The Associated Press & Peace and Freedom
At the outset of this holiday shopping season, we wrote about the perils retailers faced between “Black Friday” and Christmas even in the best of times. With fuel prices on the rise and the housing crisis still putting the brakes on house and home construction and sales; this year seemed to offer even more risks. Now, despite the upbead proclimations of President Bush, it is appearing that this will be a black year for retailers across the nation.
With less than three days left until Christmas, the nation’s retailers are in a lather to attract last-minute shoppers to salvage what has been a mediocre December.
Department-store operator Macy’s Inc. has slashed prices on everything from clothing to jewelry, while Toys “R” Us is offering price cuts of up to 75 percent this weekend. At stake are retailers’ profits for the year and perhaps even the strength of the economy.
While consumers jammed stores at the start of the season for big discounts and shopped early for Nintendo Co.’s hard-to-find Wii game console, popular video games like “Guitar Hero III: Legends of Rock” and Australian sheepskin UGG boots, they waited until the end for most everything else, to take advantage of the best deals amid a challenging economy.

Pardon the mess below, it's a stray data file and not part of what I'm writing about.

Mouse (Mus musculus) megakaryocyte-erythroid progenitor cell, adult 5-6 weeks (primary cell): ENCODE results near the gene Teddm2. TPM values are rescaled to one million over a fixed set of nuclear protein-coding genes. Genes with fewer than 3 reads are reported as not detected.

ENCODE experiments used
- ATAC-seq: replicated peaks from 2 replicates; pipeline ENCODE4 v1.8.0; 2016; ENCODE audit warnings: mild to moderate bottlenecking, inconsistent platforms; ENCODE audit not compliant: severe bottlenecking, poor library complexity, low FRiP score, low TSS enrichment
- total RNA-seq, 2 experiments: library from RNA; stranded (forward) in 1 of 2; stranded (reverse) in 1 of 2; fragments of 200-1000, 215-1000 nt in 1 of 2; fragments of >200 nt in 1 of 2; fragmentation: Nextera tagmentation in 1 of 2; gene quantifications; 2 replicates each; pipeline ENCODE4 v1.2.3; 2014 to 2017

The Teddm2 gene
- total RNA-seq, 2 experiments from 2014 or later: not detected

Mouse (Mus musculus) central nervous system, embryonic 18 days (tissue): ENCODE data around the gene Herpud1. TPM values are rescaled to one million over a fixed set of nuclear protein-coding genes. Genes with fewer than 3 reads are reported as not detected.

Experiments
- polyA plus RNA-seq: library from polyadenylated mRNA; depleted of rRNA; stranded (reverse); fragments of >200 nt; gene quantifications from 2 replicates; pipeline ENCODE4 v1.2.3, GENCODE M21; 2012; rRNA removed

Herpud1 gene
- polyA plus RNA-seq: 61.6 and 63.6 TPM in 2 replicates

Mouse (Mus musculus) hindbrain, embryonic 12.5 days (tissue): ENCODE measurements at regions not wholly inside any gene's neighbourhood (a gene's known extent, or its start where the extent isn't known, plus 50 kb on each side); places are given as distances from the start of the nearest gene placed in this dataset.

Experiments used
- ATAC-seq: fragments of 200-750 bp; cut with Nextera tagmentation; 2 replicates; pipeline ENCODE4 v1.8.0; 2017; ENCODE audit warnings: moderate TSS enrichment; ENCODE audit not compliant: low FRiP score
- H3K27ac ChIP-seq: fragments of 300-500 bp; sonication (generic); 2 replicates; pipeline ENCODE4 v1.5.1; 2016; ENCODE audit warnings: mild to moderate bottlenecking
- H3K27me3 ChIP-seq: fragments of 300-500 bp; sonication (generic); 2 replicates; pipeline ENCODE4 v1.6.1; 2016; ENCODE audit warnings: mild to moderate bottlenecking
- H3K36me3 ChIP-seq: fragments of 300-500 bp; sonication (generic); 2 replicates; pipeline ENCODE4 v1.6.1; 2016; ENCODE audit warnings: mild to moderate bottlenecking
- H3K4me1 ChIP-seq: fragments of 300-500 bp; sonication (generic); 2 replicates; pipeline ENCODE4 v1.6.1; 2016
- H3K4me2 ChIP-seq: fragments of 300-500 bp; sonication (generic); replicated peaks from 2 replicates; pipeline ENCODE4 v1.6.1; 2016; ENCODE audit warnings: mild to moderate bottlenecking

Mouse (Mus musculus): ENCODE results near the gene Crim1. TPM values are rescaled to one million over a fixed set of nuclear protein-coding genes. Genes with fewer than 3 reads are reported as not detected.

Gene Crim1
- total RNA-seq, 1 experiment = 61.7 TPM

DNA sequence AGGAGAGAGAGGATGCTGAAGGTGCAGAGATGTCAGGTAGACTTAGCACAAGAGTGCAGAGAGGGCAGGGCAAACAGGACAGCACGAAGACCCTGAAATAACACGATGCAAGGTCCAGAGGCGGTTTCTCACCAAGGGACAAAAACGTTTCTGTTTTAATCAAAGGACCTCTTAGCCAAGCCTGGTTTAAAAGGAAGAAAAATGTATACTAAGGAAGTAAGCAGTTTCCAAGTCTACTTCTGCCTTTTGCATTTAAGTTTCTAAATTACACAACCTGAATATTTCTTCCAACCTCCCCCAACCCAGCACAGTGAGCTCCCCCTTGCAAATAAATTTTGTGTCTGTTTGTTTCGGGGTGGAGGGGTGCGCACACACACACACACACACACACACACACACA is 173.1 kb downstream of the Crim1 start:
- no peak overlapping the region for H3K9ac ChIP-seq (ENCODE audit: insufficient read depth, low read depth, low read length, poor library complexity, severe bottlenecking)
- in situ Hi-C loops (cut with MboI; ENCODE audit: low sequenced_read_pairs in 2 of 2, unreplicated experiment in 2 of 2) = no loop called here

The biggest disappointment comes from women’s apparel, extending a downturn that’s grown deeper in recent months and serving as an ominous sign for the health of retailing in general. Women do the primary shopping for the family, so analysts say it’s troubling that they are spending less time in the stores.
“I have no money or time to shop,” said Tina Morabito, who just started her holiday shopping on Friday morning at the Providence Mall, in Providence, R.I. She was buying some greeting cards and mint chocolates, but didn’t plan to buy clothing.
“There’s been a malaise” among women’s clothing sales and “it has spread to other areas,” said Dan Hess, chief executive of Merchant Forecast, a New York-based research firm. “The panic button has been pushed, particularly in department stores.”
And even with an expected sales surge this weekend, which traditionally accounts for about 10 percent of holiday sales, Lazard Capital Markets analyst Todd Slater expects that the last-minute spending will be “too little, too late” to save Christmas.
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